Pausing at the well, wondering what all the noise it about.  Also
marking the center point of the table.

Broad view of the mainly open table with some rocky outcroppings.

The initial deployment for the Italians and British.
 The dice rolls for "8 Million Bayonets" were kind to the Italians.  Everyone was at least confident and with rolls on the Elite table for the tanks and Bersaglieri it was a formidable force.  I considered lowering them given the long retreat, but decided for these elites and the desperate nature of the battle to keep the dice rolls.

Dug in British infantry, some cruiser tanks and more in ambush.
 The Italians started with two platoons of five M13 "tanks," one veteran and one trained.  A veteran Bersaglieri platoon, a platoon of 47mm anti-tank guns, a battery of 75mm artillery and a battery of 100mm artillery.  Ah yes, and my beloved biplane, the CR42 Falco.  Off table in delayed reserve were L3 tankettes, more trained Bersaglieri and a pair of AA trucks.  The British had veteran infantry and twelve trained cruisers, half in immediate reserves.  British tanks are very spendy compared to the Italians.  Almost twice as fast and with a better gun, but lower armored and only trained while the Italians might be veteran.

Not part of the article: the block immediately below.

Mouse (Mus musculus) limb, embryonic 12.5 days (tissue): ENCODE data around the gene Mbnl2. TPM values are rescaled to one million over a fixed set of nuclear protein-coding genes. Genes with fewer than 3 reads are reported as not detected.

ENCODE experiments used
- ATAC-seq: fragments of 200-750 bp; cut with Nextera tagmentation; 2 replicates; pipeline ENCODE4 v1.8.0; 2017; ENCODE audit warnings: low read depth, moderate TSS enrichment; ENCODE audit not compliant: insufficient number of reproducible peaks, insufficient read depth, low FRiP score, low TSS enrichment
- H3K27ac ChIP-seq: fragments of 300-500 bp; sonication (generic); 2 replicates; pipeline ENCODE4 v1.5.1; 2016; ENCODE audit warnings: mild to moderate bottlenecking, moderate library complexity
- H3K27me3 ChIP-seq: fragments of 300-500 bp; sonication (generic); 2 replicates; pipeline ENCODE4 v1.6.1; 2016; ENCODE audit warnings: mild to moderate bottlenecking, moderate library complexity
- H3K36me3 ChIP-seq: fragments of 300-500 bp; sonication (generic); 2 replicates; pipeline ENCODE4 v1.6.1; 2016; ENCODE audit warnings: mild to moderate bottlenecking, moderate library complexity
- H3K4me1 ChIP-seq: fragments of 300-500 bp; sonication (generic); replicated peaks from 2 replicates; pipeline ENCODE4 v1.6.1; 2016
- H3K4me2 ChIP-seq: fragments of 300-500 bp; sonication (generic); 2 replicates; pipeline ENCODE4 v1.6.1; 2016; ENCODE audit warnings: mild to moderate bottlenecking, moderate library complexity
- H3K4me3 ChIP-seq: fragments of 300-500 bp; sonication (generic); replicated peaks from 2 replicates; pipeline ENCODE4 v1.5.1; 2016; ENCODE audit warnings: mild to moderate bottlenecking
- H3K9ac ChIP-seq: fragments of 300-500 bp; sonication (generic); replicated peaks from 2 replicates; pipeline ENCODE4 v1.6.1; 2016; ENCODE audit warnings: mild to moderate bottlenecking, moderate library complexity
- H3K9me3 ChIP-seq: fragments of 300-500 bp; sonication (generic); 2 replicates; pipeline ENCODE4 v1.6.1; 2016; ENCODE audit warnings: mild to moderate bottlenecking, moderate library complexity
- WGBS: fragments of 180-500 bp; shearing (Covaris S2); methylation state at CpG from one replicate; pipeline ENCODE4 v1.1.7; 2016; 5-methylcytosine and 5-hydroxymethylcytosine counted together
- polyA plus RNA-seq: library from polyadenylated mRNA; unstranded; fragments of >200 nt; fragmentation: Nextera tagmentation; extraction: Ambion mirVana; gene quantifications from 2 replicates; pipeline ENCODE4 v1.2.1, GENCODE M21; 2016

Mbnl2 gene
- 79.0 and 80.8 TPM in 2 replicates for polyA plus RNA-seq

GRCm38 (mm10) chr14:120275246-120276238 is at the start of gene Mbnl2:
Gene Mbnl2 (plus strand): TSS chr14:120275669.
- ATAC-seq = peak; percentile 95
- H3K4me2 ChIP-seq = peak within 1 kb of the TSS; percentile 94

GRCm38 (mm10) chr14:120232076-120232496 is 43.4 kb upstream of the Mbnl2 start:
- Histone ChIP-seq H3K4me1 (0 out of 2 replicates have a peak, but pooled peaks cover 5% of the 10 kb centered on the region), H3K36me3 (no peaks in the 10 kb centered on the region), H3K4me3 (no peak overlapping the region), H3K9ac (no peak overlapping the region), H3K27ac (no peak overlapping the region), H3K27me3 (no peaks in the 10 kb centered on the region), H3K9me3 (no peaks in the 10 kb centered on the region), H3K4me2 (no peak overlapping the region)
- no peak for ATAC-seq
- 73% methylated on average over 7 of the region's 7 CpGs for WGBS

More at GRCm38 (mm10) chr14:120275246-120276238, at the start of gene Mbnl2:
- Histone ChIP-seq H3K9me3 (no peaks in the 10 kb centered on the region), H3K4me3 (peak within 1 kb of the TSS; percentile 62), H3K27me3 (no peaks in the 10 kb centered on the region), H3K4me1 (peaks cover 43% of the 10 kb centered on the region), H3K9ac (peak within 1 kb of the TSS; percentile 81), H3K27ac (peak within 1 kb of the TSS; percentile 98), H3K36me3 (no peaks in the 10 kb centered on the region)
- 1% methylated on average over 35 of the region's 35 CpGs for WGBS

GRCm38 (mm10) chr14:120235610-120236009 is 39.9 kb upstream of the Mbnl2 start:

Surprise, flanking reserves immediately hit the Italians.

Simultaneously the ambushing tanks were sprung.

Good shooting coupled with poor morale and one Squadron of
Brits take to their heels.

Artillery, anti-tank guns and M13s take out another squadron.

Starting to look good for Italy.
 The British got their other reserve squadron and elected to bring it in on the flank again.  Good shooting but poor firepower rolls bailed most of the veteran squadron of M13s, but they passed morale.  In return the man-handled anti-tank guns and remounted tanks ran off the flanking force.  The Bersaglieri assaulted and eliminated on British platoon but then poor saves and morale forced the remainder to run away.

At the end.  No British tanks remain and the infantry will be
fodder for the tanks.

The Falco appeared in two of our four turns of play but although bomb hits we made, British saves largely negated them.  Italian artillery was intimidating but also unable to do much.  The lower AT values and firepower for bombs and artillery really took the teeth out of them.